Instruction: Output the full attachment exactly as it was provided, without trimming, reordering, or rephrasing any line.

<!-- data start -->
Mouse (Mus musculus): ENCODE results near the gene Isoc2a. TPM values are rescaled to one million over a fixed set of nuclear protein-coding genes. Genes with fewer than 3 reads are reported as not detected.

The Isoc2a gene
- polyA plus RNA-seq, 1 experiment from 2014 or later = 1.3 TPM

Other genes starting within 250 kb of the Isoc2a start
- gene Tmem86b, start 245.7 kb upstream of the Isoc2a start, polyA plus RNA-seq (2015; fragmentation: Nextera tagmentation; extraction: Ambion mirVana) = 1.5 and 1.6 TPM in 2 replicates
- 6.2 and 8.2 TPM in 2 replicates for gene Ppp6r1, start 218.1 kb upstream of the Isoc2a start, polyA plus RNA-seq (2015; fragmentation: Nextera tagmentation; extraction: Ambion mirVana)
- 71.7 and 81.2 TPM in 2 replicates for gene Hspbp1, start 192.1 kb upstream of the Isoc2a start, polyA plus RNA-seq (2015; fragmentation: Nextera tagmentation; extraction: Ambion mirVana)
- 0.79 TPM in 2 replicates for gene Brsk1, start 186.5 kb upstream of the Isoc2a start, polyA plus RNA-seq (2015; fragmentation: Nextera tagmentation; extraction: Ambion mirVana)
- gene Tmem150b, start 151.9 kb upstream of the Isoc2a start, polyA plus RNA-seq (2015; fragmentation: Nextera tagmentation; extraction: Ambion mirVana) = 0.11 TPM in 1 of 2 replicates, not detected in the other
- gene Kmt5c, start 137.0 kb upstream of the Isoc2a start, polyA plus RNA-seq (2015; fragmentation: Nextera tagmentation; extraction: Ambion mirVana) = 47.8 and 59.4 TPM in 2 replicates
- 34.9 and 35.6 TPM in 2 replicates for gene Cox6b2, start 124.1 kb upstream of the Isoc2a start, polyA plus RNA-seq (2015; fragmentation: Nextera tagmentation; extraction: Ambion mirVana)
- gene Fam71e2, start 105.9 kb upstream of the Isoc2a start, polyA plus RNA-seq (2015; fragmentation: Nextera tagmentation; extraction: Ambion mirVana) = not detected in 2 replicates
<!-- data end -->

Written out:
Mouse (Mus musculus): ENCODE results near the gene Isoc2a. TPM values are rescaled to one million over a fixed set of nuclear protein-coding genes. Genes with fewer than 3 reads are reported as not detected.

The Isoc2a gene
- polyA plus RNA-seq, 1 experiment from 2014 or later = 1.3 TPM

Other genes starting within 250 kb of the Isoc2a start
- gene Tmem86b, start 245.7 kb upstream of the Isoc2a start, polyA plus RNA-seq (2015; fragmentation: Nextera tagmentation; extraction: Ambion mirVana) = 1.5 and 1.6 TPM in 2 replicates
- 6.2 and 8.2 TPM in 2 replicates for gene Ppp6r1, start 218.1 kb upstream of the Isoc2a start, polyA plus RNA-seq (2015; fragmentation: Nextera tagmentation; extraction: Ambion mirVana)
- 71.7 and 81.2 TPM in 2 replicates for gene Hspbp1, start 192.1 kb upstream of the Isoc2a start, polyA plus RNA-seq (2015; fragmentation: Nextera tagmentation; extraction: Ambion mirVana)
- 0.79 TPM in 2 replicates for gene Brsk1, start 186.5 kb upstream of the Isoc2a start, polyA plus RNA-seq (2015; fragmentation: Nextera tagmentation; extraction: Ambion mirVana)
- gene Tmem150b, start 151.9 kb upstream of the Isoc2a start, polyA plus RNA-seq (2015; fragmentation: Nextera tagmentation; extraction: Ambion mirVana) = 0.11 TPM in 1 of 2 replicates, not detected in the other
- gene Kmt5c, start 137.0 kb upstream of the Isoc2a start, polyA plus RNA-seq (2015; fragmentation: Nextera tagmentation; extraction: Ambion mirVana) = 47.8 and 59.4 TPM in 2 replicates
- 34.9 and 35.6 TPM in 2 replicates for gene Cox6b2, start 124.1 kb upstream of the Isoc2a start, polyA plus RNA-seq (2015; fragmentation: Nextera tagmentation; extraction: Ambion mirVana)
- gene Fam71e2, start 105.9 kb upstream of the Isoc2a start, polyA plus RNA-seq (2015; fragmentation: Nextera tagmentation; extraction: Ambion mirVana) = not detected in 2 replicates